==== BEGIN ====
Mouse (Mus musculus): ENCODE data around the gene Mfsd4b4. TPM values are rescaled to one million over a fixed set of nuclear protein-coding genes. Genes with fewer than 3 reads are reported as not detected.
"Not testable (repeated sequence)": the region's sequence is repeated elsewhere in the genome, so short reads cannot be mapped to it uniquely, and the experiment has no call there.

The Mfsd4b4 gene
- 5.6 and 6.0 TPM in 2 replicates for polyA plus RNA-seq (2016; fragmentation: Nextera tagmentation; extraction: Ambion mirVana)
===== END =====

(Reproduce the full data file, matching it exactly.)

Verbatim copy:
Mouse (Mus musculus): ENCODE data around the gene Mfsd4b4. TPM values are rescaled to one million over a fixed set of nuclear protein-coding genes. Genes with fewer than 3 reads are reported as not detected.
"Not testable (repeated sequence)": the region's sequence is repeated elsewhere in the genome, so short reads cannot be mapped to it uniquely, and the experiment has no call there.

The Mfsd4b4 gene
- 5.6 and 6.0 TPM in 2 replicates for polyA plus RNA-seq (2016; fragmentation: Nextera tagmentation; extraction: Ambion mirVana)